Oxford's oldest student newspaper

Independent since 1920

Casualties in Didcot collapse

Daniel Kodsi
Daniel Kodsi
Hi, I am Chairman of OSPL, Cherwell's publishing house. I was editor during Michaelmas 2016. I read Philosophy, Politics and Economics (PPE) at Balliol College and can be reached at [email protected]

A collapse at Didcot A power station in South Oxfordshire Tuesday was responsible for the death of at least one person, with three others presumed missing.

Five more were seriously injured and taken to John Radcliffe Hospital. Their injuries have been described as non-life-threatening.

In a press statement made on Wednesday, Andrew Stevens, Director of Planning and Information at Oxford University Hospitals NHS Foundation Trust, said, “We can confirm that of the five patients brought to the John Radcliffe Hospital as a result of the major incident at Didcot on Tuesday, 23rd February, one patient was discharged last night, and three further patients will be discharged today. One other patient remains with us in a stable condition.”

Dr Bruno Holthof, Chief Executive of Oxford University Hospitals, added, “I would like to thank all our staff who responded so quickly and efficiently last night to the major incident. I would also like to thank patients and visitors to our hospital for their understanding and patience as we dealt with the situation.”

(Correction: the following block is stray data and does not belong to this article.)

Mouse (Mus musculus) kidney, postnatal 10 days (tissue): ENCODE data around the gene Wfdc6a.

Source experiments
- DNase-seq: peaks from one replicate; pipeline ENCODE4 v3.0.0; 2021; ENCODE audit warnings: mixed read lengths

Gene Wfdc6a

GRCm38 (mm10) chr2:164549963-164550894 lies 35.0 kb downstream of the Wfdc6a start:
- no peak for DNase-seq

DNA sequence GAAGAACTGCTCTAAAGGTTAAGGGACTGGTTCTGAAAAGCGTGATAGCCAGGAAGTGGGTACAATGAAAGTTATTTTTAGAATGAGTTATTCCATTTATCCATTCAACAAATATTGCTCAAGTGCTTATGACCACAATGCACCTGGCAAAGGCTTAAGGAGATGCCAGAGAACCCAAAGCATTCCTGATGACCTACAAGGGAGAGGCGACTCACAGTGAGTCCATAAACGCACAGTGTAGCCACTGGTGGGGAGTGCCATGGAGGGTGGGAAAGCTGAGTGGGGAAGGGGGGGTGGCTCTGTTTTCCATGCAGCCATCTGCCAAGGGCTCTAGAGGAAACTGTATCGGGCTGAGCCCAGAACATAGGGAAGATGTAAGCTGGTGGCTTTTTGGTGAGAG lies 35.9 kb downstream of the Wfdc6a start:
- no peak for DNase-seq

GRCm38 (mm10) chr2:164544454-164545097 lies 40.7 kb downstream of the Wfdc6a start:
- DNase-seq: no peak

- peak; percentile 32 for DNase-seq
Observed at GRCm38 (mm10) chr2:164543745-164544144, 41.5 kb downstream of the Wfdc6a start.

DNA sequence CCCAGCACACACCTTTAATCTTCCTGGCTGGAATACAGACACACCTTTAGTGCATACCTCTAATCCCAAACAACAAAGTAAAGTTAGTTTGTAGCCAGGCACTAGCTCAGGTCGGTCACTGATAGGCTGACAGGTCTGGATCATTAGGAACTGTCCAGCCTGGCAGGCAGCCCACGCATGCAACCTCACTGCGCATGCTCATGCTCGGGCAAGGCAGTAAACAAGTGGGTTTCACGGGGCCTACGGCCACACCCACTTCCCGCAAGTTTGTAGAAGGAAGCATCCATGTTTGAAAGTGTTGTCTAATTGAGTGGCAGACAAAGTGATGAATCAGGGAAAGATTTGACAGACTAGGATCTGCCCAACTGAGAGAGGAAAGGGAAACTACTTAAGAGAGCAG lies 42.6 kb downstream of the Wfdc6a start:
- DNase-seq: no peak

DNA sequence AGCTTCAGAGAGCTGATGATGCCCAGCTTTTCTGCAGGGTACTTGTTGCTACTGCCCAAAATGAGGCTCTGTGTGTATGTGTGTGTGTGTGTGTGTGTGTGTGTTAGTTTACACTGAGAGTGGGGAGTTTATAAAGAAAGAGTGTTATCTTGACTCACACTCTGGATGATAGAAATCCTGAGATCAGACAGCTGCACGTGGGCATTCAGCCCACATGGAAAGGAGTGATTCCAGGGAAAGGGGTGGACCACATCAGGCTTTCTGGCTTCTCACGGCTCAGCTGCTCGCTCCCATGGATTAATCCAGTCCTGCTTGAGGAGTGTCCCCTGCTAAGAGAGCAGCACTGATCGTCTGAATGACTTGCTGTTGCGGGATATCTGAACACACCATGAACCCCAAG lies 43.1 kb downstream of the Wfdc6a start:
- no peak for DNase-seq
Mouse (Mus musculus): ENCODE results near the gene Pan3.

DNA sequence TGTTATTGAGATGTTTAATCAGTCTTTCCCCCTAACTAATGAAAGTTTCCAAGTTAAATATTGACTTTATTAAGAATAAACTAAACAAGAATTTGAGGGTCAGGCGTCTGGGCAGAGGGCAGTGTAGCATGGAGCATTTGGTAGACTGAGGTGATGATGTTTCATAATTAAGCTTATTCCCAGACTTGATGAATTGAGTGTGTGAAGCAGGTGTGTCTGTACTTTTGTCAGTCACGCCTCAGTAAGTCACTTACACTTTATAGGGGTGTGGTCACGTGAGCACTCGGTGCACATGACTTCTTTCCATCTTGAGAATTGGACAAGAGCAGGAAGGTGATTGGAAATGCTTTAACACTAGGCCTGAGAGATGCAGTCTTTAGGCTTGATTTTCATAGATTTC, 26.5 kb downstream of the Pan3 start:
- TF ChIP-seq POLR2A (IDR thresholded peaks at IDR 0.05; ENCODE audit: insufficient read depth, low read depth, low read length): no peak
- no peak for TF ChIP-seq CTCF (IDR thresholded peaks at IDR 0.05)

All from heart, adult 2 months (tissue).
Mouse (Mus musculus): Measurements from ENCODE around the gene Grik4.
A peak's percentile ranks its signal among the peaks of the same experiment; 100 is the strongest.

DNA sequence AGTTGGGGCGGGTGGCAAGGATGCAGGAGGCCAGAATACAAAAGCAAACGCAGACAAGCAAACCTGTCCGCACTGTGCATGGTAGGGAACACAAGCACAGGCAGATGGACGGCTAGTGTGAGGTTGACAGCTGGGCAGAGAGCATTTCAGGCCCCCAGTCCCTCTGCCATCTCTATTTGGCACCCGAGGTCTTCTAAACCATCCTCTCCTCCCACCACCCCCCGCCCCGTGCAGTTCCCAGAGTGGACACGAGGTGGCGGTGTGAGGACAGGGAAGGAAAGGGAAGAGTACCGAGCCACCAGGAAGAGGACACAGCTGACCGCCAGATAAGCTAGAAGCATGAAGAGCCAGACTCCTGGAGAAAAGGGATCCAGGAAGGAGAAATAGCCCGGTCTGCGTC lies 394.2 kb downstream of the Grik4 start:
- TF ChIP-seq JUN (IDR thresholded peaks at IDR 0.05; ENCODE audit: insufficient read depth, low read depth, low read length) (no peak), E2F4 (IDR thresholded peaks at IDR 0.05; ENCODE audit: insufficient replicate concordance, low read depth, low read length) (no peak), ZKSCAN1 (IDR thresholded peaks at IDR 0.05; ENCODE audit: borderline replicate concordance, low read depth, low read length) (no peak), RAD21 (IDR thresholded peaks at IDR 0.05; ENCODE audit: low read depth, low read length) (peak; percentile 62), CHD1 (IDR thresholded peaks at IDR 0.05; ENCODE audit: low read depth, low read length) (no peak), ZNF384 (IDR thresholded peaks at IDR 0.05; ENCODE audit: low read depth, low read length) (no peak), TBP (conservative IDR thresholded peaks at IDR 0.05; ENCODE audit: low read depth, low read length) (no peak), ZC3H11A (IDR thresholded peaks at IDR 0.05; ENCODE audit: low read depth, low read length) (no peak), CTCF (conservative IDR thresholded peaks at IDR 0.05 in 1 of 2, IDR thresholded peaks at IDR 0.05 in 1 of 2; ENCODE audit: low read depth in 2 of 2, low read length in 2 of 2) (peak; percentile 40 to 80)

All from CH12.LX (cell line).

The Didcot A site has been in a state of disrepair and disuse since operations ceased in March 2013. Demolitions of its six cooling towers have been ongoing since last year.

The firm responsible for preparing the demolition, Coleman and Company, had never been responsible for taking down a power station previously.

In a corporate video posted to YouTube in December, project director Kieran Conaty said, “The client was made aware that this was our first power station – we’d never done anything like this. But we’re that type of a company that we learn to adapt.”

The search continues for the three who are missing after the accident. Oxfordshire Fire & Rescue service Chief fire officer Dave Etheridge said in a statement on Wednesday, “We are working with structural engineers and demolition experts to establish a safe way of working on site. In addition, the military is supporting the search for the missing people.

“They will be using a mini remote control vehicle to assist with the search for survivors at the site. This provides us with enhanced capability and their equipment and expertise will be invaluable.”

Support student journalism

Student journalism does not come cheap. Now, more than ever, we need your support.

Check out our other content

Most Popular Articles